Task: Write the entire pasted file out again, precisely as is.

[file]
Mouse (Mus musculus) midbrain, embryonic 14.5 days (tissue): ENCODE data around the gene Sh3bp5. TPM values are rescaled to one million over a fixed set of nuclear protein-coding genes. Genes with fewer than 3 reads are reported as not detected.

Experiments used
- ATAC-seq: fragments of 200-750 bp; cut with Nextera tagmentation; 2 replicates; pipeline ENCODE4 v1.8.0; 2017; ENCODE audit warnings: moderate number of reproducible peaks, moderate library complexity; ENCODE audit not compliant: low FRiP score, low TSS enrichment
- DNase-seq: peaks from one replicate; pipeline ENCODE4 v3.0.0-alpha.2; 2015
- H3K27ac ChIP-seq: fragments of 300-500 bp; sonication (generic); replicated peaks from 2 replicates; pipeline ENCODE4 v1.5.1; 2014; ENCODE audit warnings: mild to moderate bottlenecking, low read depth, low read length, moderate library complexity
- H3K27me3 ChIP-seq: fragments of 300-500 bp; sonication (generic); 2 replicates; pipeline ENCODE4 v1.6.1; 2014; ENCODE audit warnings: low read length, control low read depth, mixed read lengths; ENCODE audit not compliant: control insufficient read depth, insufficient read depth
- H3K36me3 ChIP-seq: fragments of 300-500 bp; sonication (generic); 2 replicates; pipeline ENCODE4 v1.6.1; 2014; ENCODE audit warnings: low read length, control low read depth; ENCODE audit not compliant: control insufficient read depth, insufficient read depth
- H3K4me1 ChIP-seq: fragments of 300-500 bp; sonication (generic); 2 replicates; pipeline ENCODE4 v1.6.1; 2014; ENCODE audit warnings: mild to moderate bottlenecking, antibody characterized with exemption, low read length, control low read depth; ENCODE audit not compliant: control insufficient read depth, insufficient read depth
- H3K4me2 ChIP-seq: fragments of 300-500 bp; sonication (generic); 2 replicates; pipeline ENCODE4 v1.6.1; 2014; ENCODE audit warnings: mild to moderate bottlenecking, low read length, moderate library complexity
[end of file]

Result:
Mouse (Mus musculus) midbrain, embryonic 14.5 days (tissue): ENCODE data around the gene Sh3bp5. TPM values are rescaled to one million over a fixed set of nuclear protein-coding genes. Genes with fewer than 3 reads are reported as not detected.

Experiments used
- ATAC-seq: fragments of 200-750 bp; cut with Nextera tagmentation; 2 replicates; pipeline ENCODE4 v1.8.0; 2017; ENCODE audit warnings: moderate number of reproducible peaks, moderate library complexity; ENCODE audit not compliant: low FRiP score, low TSS enrichment
- DNase-seq: peaks from one replicate; pipeline ENCODE4 v3.0.0-alpha.2; 2015
- H3K27ac ChIP-seq: fragments of 300-500 bp; sonication (generic); replicated peaks from 2 replicates; pipeline ENCODE4 v1.5.1; 2014; ENCODE audit warnings: mild to moderate bottlenecking, low read depth, low read length, moderate library complexity
- H3K27me3 ChIP-seq: fragments of 300-500 bp; sonication (generic); 2 replicates; pipeline ENCODE4 v1.6.1; 2014; ENCODE audit warnings: low read length, control low read depth, mixed read lengths; ENCODE audit not compliant: control insufficient read depth, insufficient read depth
- H3K36me3 ChIP-seq: fragments of 300-500 bp; sonication (generic); 2 replicates; pipeline ENCODE4 v1.6.1; 2014; ENCODE audit warnings: low read length, control low read depth; ENCODE audit not compliant: control insufficient read depth, insufficient read depth
- H3K4me1 ChIP-seq: fragments of 300-500 bp; sonication (generic); 2 replicates; pipeline ENCODE4 v1.6.1; 2014; ENCODE audit warnings: mild to moderate bottlenecking, antibody characterized with exemption, low read length, control low read depth; ENCODE audit not compliant: control insufficient read depth, insufficient read depth
- H3K4me2 ChIP-seq: fragments of 300-500 bp; sonication (generic); 2 replicates; pipeline ENCODE4 v1.6.1; 2014; ENCODE audit warnings: mild to moderate bottlenecking, low read length, moderate library complexity